A hockey team follows its captain.
Last week, defenseman Ryan Walker became the fourth Kenai River Brown Bears player to announce a college commitment to Division III Utica College in Utica, NY.
Captain Zac Lazzaro was the first to commit to Utica. Forward Mikhail Bushinski and goalie Marcus Zelzer have since followed.
“All my teammates are going, and I wanted to be a part of it,” Walker said.
Lazzaro is happy to have another Brown Bears player on-board.
“It’s definitely nice to have a group you know going into a new environment,” he said. “You think you know what to expect, but there are always variables and you don’t know until you get there.”
The Pioneers boast one of the top Division III programs. This year, the Pioneers earned a share of the Eastern College Athletic Conference West title, and also were tops with 17 honorees on the conference’s West All-Academic Team. Utica also made the Division III Frozen Four.
The Pioneers play in a home environment that outdraws many Division I programs. Last season, Utica averaged 3,754 fans per game to lead Division III and set another school record. That number also ranks 19th at all divisions of college hockey.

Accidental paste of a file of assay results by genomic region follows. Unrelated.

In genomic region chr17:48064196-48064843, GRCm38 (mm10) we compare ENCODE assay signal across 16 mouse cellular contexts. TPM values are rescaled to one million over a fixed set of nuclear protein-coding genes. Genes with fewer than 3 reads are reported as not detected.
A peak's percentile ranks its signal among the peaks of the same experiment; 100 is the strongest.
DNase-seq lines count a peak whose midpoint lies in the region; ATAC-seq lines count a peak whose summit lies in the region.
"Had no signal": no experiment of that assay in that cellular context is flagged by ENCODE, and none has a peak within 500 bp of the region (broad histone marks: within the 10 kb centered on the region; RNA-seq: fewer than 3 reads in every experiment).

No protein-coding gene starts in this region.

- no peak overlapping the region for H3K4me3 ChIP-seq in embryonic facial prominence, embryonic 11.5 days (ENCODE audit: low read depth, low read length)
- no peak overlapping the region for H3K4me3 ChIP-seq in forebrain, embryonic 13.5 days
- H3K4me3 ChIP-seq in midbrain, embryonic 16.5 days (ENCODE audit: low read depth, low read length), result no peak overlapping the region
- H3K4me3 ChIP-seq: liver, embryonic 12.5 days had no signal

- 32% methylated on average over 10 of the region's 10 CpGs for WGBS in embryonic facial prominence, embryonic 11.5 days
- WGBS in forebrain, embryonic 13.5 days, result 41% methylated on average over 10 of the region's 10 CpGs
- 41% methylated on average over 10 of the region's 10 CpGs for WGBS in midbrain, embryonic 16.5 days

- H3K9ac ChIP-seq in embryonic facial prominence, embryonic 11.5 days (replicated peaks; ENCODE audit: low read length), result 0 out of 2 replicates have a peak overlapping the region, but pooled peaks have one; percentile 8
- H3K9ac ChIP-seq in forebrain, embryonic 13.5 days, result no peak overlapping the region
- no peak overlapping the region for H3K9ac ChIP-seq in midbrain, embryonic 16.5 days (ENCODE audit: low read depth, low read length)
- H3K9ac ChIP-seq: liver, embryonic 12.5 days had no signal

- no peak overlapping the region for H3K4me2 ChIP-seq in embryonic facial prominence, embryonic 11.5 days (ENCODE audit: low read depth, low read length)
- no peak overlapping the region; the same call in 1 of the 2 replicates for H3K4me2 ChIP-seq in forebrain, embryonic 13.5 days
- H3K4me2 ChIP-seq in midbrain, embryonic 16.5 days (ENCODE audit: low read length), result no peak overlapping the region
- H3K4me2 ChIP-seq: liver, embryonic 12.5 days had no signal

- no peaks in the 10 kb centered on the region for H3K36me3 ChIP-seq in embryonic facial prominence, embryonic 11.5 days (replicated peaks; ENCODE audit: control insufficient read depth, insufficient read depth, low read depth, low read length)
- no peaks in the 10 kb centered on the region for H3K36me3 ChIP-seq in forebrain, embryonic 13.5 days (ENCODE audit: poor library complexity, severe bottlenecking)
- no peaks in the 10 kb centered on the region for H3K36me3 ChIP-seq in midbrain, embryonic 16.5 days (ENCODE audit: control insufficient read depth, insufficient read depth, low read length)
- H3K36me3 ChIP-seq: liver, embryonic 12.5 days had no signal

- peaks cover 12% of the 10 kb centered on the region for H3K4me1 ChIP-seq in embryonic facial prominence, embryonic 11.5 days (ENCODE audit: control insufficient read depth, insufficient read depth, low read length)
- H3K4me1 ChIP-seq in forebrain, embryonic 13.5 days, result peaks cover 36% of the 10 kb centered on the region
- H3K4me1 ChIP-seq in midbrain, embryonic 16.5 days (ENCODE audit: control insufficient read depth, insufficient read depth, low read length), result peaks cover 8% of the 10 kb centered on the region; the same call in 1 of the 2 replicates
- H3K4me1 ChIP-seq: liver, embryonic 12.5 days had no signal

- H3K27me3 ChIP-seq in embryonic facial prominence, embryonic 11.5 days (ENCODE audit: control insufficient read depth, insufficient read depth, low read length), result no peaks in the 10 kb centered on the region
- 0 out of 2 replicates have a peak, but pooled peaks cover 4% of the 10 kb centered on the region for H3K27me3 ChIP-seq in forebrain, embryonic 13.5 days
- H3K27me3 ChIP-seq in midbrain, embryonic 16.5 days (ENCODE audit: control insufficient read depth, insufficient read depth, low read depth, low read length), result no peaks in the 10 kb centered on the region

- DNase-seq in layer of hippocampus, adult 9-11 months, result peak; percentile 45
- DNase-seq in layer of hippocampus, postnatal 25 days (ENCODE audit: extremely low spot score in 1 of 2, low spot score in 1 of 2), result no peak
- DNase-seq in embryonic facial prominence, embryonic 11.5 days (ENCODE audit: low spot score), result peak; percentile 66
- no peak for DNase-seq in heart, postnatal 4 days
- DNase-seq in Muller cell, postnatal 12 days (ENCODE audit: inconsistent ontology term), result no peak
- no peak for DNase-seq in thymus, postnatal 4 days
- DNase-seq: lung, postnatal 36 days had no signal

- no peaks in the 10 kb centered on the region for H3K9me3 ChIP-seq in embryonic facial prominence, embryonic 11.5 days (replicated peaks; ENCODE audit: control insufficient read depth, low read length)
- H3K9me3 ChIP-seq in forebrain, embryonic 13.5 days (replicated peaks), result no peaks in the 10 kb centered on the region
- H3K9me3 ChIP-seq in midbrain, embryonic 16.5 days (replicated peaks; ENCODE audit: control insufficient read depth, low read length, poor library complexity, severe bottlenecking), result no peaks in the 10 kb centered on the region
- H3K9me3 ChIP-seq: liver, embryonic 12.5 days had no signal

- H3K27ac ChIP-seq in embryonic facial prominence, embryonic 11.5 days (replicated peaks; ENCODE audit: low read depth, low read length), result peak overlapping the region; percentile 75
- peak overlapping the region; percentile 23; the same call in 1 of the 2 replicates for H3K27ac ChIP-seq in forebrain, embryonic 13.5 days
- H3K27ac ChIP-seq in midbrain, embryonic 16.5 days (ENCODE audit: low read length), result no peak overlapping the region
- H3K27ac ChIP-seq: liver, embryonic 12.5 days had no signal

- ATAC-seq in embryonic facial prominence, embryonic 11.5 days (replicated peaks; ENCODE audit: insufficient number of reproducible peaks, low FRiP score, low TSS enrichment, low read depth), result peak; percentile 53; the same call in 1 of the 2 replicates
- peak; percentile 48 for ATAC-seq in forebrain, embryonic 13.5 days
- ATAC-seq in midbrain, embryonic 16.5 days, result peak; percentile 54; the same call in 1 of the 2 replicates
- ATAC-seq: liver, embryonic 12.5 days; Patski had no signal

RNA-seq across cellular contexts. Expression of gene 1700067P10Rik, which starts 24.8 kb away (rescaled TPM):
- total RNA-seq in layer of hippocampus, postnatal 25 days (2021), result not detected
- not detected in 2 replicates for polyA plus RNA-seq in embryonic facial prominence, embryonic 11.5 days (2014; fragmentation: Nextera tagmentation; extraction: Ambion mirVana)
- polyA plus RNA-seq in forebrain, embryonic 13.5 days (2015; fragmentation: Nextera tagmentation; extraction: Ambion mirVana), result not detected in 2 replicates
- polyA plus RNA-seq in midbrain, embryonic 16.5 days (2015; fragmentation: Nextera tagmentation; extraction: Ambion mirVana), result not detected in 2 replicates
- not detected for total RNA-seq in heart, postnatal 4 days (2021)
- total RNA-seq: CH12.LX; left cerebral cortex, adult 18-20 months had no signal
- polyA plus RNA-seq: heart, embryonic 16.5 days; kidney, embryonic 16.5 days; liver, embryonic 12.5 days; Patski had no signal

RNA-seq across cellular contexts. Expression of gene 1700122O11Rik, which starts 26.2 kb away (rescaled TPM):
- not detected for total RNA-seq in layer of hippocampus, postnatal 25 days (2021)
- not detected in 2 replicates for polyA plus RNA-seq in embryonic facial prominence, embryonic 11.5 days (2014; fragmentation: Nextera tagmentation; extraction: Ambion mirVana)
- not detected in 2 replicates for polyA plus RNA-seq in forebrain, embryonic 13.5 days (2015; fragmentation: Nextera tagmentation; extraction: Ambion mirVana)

Kenai River Brown Bears coach Oliver David said Utica coach Gary Heenan has been very complimentary of the Brown Bears organization.
“We actually received a note from the Utica head coach,” David said. “He said the strong thing that stood out was the character and maturity level of each of the four kids that he found here.”
David said Walker and former captain Brett Lubanski, who are both from Detroit, are the only Bears to play three full seasons with the team. Soldotna High School product Brad Duwe had played two and a half seasons.
David said it’s hard to be a three-year guy. He said the player has to be ready to play Junior A hockey when he is still eligible for midget hockey. Walker proved that when he was named rookie of the year for the Bears.
But David said the player also must then stay for two more years, not getting traded or deciding to play in another league.
“I came in as a raw, offensively talented defenseman,” Walker said. “I think I’ve improved a lot and turned more into a shutdown D.”
Walker also has made the transition from city living to country living.
“At first, I really wasn’t sure about it,” he said of the move from Detroit. “I fell in love with small-town life. It seems like I know everyone.”
Walker had 17 points in his first season, 24 points in his second season and has 25 points this season.
He said he has learned a lot on and off the ice on the Peninsula.
“Just being ready to play every day and doing what I need to do in terms of school,” he said. “Pretty much just getting after it every day.”